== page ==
Has IIoT Just Become a ”Four-Letter Word”?

Has IIoT Just Become a ”Four-Letter Word”?

According to the 2018 World Manufacturing Forum Report, 59% of global executives surveyed believe IoT is a top supply chain innovation. However, adoption rates hover at roughly 20% – despite IoT’s notoriety following Carnegie-Mellon University’s demonstration of a network-connected Coke machine back in 1982. Here, Pegasystems’ Steven Silver, Leader for Manufacturing, Automotive & High-Tech, and Cognizant’s Prasad Satyavolu, CDO & Global Head of Innovation, discuss IIoT’s value problem.  

Why have companies failed to realize meaningful business value despite the advancements and lessons learned over the intervening years?

Our conclusion, informed by discussions with clients across multiple industrial sectors and our experiences living through numerous hype cycles, is that the IoT value “problem” is not substantially a technology issue or its provenance. To us, it’s a combination of factors, ranging from a lack of sustained investment in a full-scale transformation program, to a failure to pay enough attention to real business process redesign.

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The reality is that the IoT should ultimately be viewed as an ever-present ingredient in an organization’s business architecture that makes reimagined operational outcomes possible. In other words, it’s a part of the story – not the entire narrative. Seems simple enough, but it’s anything but.

Defining Questions
For most manufacturers, digital business change is an unfair fight. While an organization’s business leadership is often focused on the “arms race” to digitize and optimize the business with the latest and greatest “shiny object” innovations, most IT investments and human capital are trapped with the task of keeping existing operations running.

It begs the following questions:

  • How might the consideration of aspirational IoT outcomes avoid being dismissed because of their potential to complicate the job of meeting today’s operational obligations due to a perceived lack of capacity to do both?
  • How can we get more horsepower from earlier IoT investments?
  • How can we create a change program with a clearly defined roadmap and a high propensity to deliver results?
  • How will harnessing IoT within operations change the business process architecture and overall outcomes?

The IoT Status Quo Cannot Remain
Your operations are already instrumented with sensors everywhere. This creates expectations by customers, partners and associates that your organization is already acting on its IoT data for their benefit. Moreover, as new business scenarios emerge, your organizational design principles must focus on a creative revamp and a full deployment of all resources at your organization’s disposal.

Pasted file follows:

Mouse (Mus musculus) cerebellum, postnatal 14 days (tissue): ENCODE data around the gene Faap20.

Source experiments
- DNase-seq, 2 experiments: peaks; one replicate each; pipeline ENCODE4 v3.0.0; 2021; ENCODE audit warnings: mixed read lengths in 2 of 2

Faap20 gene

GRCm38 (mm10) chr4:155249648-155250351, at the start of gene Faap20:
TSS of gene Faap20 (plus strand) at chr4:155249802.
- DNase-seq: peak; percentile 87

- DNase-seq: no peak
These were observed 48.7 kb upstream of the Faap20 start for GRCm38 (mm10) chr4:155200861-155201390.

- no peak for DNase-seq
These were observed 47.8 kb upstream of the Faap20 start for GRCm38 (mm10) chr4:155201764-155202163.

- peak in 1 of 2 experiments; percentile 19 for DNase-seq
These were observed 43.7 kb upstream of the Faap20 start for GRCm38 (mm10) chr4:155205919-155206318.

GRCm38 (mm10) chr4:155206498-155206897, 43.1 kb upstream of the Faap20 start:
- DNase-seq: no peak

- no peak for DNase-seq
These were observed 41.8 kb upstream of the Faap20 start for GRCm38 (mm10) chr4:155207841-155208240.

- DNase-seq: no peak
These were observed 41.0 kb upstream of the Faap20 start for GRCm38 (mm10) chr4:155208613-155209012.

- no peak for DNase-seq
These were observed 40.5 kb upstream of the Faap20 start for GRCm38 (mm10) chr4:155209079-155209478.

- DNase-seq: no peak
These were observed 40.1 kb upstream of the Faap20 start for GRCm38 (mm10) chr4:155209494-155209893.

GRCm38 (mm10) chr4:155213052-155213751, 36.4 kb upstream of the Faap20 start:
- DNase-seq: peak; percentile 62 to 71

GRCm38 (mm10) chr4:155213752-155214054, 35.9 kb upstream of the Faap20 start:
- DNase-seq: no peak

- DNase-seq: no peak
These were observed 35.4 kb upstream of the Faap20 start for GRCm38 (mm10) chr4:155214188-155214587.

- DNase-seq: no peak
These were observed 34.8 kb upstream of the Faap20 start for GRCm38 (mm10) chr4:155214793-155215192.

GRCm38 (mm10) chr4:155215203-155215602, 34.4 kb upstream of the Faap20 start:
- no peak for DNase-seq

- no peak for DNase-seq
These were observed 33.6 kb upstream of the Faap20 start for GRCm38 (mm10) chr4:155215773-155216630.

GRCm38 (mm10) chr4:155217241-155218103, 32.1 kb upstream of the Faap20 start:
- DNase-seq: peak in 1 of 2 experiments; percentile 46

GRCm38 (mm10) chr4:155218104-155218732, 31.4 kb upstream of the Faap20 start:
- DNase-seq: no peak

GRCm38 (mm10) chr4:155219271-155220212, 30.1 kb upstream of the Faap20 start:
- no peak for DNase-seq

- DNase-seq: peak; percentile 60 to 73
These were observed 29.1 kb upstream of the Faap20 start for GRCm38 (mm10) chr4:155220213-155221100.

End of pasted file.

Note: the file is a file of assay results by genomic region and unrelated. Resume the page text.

In fact, as customer demands increase in expectation and complexity – and since there is no cavalry of new headcount coming to the rescue – these scenarios will mandate that current associates be supported by much greater degrees of intelligent automation and productivity assistance.

It’s the combination of existing IoT data and intelligent automation that will enable you to deliver on the promises you’ve made to employees and customers of seamless, effortless and connected processes, products and experiences. Among many examples, this might include:

  • Eliminating or reducing equipment downtime once it becomes evident.
  • Instantly connecting others inside your enterprise and value ecosystem to tackle issues or act on new business, efficiency or quality opportunities.
  • Instantly protecting the health and safety of your operators, drivers, passengers and others based on the warning signals from your equipment or products.

This goes beyond the promise of action and outcomes to instantly executing them at scale. And unlike in the past, it’s not only possible to make this happen; it’s required that you deliver these outcomes in weeks and months, not years from now.

No Time to Look the Other Way
Too much already on your to-do list? Unfortunately, doing nothing, abandoning or de-emphasizing IoT as another overhyped technology is not an option either. In fact, according to a recent MIT Sloan Management Review report, your peers and competitors believe IoT has clear business value:

  • 68% believe IoT will be necessary to their corporate success in the future.
  • 19% can measure IoT’s value without effective analytical skills.

The issues that often prevent adoption boil down to IoT being treated as an end unto itself.  However, this makes little sense when, according to the World Manufacturing Forum report cited above, IoT adoption hurdles preclude any bona fide assessment of its true business impact and scaling potential. Top barriers include:

  • A lack of technological understanding.
  • The absence of a clear business case.
  • Cybersecurity concerns.

These obstacles don’t just manifest themselves in survey results or a lack of progress. They show up in the kind of frustration that slows, if not stops, innovation – and corrodes cultures. The reason is a lack of confidence: No one truly believes that creating new value is possible in their own enterprise.

So how can a connected industrial enterprise scale and finally reap benefits from IoT and IIoT?  The answer lies at the intersection of your existing IoT investments and the orchestration of your most critical business processes.

Related Publication

Digital Industrial Transformation with IoT

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